1. Home
  2. West Africa
  3. Guinea-Bissau

Humanitarian situation satisfactory, UNICEF says

The humanitarian situation is still satisfactory in Bissau, the Guinea Bissau capital, but few city residents are returning, UNICEF reported today (Wednesday). An OCHA official in Dakar told IRIN today that residents were still hesitant to return because the West African intervention force ECOMOG had not yet arrived to replace Senegalese and Guinean troops in the country, as required under the Abuja Peace Accord signed on 1 November in Nigeria. In a regular report today giving an overview of the situation in the country, UNICEF says Bissau residents are still crowded in small towns near the capital, such as Safim. An official at the Swedish Embassy in Bissau told IRIN today that some people were returning and that cars were now allowed to use the main road, reopened on Monday, from the airport to the city centre.

This article was produced by IRIN News while it was part of the United Nations Office for the Coordination of Humanitarian Affairs. Please send queries on copyright or liability to the UN. For more information: https://shop.un.org/rights-permissions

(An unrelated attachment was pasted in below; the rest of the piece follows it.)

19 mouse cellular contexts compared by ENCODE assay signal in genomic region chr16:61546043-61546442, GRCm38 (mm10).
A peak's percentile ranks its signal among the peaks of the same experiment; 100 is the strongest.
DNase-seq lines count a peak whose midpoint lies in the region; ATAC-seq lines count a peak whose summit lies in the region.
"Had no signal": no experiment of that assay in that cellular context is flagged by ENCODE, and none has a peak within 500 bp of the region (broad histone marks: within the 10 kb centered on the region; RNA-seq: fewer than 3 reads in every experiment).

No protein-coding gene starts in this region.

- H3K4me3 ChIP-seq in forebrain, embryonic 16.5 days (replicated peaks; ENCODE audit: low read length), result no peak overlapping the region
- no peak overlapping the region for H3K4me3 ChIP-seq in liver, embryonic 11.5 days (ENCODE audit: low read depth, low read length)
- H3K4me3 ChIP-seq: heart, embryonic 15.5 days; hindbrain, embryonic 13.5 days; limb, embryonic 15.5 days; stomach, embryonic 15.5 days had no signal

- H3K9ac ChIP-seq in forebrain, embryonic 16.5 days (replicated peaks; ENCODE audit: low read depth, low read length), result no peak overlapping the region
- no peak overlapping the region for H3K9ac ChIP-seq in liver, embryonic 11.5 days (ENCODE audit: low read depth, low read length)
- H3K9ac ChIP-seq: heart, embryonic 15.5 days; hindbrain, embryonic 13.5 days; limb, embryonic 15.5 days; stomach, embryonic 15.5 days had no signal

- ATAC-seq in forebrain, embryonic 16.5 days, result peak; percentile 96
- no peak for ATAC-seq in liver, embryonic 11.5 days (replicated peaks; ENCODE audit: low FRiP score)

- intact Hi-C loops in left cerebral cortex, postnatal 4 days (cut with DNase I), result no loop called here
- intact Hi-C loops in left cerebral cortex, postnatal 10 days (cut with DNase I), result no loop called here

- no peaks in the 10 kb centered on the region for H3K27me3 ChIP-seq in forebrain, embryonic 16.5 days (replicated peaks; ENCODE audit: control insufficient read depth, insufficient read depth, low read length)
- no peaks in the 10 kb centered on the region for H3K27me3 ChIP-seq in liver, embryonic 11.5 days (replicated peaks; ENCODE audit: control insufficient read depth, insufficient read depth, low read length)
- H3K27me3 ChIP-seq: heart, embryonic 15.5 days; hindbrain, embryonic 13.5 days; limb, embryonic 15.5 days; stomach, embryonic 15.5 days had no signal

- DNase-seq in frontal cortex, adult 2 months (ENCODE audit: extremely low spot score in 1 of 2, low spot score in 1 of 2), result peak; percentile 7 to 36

Share this article

Get the day’s top headlines in your inbox every morning

Starting at just $5 a month, you can become a member of The New Humanitarian and receive our premium newsletter, DAWNS Digest.

DAWNS Digest has been the trusted essential morning read for global aid and foreign policy professionals for more than 10 years.

Government, media, global governance organisations, NGOs, academics, and more subscribe to DAWNS to receive the day’s top global headlines of news and analysis in their inboxes every weekday morning.

It’s the perfect way to start your day.

Become a member of The New Humanitarian today and you’ll automatically be subscribed to DAWNS Digest – free of charge.

Become a member of The New Humanitarian

Support our journalism and become more involved in our community. Help us deliver informative, accessible, independent journalism that you can trust and provides accountability to the millions of people affected by crises worldwide.